That the president acted so quickly was a surprise: he had indicated that he would likely wait until
next Wednesday, the last day that it was legally possible for him to confer this mandate. He had been hoping for a break-through in the unity talks being held between Netanyahu and Blue and White leader Benny Gantz.
The speed with which Rivlin now acted provided clear, I would say, irrefutable, evidence of his final judgement that it was a lost cause – and he had really been plugging for this. His decision was made after one final consultation with Gantz.
Only two days earlier, Rivlin had met in his office with Netanyahu and Gantz, along with their negotiating teams, and announced that he was not going to confer the mandate for forming a government on either party. This was because neither had sufficient mandates to form a coalition.
He declared that formation of a unity government was the only possible solution going forward and charged the parties with beginning negotiations to this end.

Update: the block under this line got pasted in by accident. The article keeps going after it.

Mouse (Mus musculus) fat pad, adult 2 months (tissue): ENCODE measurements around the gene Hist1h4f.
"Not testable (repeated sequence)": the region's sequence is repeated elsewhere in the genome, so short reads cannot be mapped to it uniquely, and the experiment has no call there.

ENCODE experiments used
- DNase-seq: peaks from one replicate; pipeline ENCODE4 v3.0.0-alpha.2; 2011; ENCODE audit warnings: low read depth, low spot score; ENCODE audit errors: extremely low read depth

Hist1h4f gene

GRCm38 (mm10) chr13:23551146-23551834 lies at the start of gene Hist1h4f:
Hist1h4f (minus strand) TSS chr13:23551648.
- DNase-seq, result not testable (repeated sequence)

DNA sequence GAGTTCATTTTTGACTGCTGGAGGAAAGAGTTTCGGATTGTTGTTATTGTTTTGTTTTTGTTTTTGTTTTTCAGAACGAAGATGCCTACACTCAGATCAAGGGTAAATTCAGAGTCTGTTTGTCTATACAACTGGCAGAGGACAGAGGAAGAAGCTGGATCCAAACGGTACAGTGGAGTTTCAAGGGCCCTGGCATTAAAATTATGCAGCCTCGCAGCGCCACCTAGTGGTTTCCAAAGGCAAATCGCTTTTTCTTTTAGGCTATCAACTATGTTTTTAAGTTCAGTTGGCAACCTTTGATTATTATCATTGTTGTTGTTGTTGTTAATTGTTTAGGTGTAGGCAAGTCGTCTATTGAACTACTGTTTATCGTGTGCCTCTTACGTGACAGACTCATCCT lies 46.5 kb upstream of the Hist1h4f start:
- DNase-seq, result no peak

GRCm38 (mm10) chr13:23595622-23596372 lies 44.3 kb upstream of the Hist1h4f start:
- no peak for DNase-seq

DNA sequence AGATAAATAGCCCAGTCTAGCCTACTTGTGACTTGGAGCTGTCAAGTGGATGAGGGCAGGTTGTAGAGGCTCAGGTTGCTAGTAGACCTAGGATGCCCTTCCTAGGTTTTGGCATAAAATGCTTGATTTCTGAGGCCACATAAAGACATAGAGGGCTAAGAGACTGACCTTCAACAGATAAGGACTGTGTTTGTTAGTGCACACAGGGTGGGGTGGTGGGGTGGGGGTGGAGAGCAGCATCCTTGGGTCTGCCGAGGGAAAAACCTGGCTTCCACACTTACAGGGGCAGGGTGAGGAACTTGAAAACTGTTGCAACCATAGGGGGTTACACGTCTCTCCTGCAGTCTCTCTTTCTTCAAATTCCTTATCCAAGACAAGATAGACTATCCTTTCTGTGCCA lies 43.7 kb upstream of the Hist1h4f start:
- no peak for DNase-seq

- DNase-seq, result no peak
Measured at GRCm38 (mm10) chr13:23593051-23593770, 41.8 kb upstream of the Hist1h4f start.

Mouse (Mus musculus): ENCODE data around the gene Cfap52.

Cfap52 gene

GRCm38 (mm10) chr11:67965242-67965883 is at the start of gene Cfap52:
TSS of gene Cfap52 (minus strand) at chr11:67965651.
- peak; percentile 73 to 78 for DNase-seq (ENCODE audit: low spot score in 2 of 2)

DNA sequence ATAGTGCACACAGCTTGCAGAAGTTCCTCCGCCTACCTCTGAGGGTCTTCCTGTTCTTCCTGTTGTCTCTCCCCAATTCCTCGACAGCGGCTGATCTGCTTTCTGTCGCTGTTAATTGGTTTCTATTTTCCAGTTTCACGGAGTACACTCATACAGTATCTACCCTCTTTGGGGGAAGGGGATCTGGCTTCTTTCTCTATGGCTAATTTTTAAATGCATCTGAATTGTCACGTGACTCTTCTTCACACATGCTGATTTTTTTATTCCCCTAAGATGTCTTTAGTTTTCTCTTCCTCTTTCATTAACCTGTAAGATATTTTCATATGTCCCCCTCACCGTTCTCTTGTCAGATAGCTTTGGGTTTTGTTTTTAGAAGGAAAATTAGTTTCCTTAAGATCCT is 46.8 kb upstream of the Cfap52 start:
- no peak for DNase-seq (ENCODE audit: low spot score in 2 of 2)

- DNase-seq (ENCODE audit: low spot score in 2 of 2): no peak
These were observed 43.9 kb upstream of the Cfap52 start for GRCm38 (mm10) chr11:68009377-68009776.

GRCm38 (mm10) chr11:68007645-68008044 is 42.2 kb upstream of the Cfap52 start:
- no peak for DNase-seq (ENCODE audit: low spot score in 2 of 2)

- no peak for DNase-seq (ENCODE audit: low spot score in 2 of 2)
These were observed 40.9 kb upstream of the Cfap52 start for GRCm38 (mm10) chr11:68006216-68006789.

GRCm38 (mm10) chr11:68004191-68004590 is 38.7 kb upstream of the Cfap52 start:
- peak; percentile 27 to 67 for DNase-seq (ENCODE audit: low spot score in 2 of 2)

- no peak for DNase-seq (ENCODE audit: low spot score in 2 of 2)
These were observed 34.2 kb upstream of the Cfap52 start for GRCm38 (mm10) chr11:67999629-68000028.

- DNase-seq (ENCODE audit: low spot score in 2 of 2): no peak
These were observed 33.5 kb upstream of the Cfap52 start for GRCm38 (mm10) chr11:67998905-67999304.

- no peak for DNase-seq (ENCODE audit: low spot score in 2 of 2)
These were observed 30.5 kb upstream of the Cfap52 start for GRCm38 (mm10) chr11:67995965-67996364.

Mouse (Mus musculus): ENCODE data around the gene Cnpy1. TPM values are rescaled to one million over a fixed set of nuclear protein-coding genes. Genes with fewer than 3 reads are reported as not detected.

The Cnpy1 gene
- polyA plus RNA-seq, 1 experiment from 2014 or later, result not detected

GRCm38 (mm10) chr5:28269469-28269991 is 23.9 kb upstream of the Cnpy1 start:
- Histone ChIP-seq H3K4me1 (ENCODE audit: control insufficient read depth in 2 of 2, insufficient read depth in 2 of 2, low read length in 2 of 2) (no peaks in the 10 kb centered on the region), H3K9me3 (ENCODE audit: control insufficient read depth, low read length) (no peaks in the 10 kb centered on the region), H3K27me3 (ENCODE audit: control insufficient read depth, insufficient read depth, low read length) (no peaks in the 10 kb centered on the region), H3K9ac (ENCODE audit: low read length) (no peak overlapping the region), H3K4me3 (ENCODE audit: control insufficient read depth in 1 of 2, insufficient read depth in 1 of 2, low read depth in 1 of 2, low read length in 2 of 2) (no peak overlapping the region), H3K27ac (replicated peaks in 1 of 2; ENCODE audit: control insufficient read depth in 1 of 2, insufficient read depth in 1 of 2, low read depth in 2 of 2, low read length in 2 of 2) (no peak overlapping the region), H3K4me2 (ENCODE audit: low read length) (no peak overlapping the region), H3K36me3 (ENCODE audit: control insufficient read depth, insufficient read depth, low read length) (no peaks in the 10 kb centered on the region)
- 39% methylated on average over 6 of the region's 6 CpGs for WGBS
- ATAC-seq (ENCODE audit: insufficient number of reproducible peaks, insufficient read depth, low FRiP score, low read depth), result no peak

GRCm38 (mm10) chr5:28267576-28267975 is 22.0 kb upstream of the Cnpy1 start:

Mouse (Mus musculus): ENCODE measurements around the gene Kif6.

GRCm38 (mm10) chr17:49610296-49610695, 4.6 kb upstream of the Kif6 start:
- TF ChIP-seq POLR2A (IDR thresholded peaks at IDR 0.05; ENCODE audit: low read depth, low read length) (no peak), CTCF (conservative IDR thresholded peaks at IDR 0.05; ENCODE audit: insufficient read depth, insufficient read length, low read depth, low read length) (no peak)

He instructed Netanyahu and Gantz to shake (hold?) hands for the camera, which they dutifully did. Their picture showed up in every Israeli news report.
To me it felt as if abba (daddy) had instructed, “Children, play nice.” This was for the cameras and told us nothing, short of indicating that they didn’t hate each other so much that they wouldn’t touch hands. (Actually, I think it’s Gantz who harbors the hate, but I’ll get to that.)
At any rate, the two parties got down to business; there were reports about long hours of meetings, amid rumors that “progress” was being made. Until it turned out that there really was no progress.
One big sticking point was the question of exactly whom Gantz was negotiating with. He insisted that it was with the representatives of Likud, alone. Netanyahu, on the other hand, honoring his agreement with his right wing bloc, insisted that the negotiations included the Haredi parties and Yamina.